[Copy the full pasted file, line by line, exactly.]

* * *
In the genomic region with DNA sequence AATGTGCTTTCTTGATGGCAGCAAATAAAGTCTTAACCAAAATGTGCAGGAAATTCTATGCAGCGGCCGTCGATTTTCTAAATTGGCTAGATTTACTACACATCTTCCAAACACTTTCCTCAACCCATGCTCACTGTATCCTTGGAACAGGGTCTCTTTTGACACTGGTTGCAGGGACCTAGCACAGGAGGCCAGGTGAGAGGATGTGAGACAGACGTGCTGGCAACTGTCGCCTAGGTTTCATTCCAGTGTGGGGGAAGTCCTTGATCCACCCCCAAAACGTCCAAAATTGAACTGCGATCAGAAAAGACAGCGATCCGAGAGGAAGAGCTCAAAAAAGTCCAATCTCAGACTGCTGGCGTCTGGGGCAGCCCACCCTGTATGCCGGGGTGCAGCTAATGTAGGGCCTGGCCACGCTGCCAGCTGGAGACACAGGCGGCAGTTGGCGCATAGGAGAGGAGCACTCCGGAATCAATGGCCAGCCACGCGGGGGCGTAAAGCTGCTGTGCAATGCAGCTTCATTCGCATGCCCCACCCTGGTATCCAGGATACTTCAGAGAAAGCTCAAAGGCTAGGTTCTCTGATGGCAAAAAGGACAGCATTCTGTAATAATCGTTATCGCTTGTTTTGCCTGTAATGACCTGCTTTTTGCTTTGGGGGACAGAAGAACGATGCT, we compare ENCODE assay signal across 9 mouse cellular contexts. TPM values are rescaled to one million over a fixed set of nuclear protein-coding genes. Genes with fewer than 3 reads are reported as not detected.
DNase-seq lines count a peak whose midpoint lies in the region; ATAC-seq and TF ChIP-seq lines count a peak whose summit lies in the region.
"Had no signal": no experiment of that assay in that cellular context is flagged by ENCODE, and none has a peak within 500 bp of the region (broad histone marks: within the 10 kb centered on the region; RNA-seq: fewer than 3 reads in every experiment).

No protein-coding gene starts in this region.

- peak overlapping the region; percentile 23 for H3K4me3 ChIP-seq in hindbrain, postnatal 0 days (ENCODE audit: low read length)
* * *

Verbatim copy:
In the genomic region with DNA sequence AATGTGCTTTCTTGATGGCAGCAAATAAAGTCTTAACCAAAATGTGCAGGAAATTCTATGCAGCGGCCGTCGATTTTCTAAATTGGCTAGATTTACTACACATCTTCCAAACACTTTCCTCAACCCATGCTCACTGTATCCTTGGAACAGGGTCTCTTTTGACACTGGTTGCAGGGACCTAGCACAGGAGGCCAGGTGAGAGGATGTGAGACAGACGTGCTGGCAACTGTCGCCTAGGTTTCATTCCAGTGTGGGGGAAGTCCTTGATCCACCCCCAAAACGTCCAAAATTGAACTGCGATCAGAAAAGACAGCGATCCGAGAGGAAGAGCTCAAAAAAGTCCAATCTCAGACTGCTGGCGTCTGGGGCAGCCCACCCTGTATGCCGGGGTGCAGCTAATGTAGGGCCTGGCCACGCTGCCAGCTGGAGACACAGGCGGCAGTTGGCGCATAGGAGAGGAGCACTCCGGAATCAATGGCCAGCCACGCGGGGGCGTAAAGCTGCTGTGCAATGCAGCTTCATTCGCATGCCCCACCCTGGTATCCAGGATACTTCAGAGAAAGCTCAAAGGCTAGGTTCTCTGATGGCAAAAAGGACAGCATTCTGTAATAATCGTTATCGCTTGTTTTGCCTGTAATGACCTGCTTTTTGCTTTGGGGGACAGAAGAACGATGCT, we compare ENCODE assay signal across 9 mouse cellular contexts. TPM values are rescaled to one million over a fixed set of nuclear protein-coding genes. Genes with fewer than 3 reads are reported as not detected.
DNase-seq lines count a peak whose midpoint lies in the region; ATAC-seq and TF ChIP-seq lines count a peak whose summit lies in the region.
"Had no signal": no experiment of that assay in that cellular context is flagged by ENCODE, and none has a peak within 500 bp of the region (broad histone marks: within the 10 kb centered on the region; RNA-seq: fewer than 3 reads in every experiment).

No protein-coding gene starts in this region.

- peak overlapping the region; percentile 23 for H3K4me3 ChIP-seq in hindbrain, postnatal 0 days (ENCODE audit: low read length)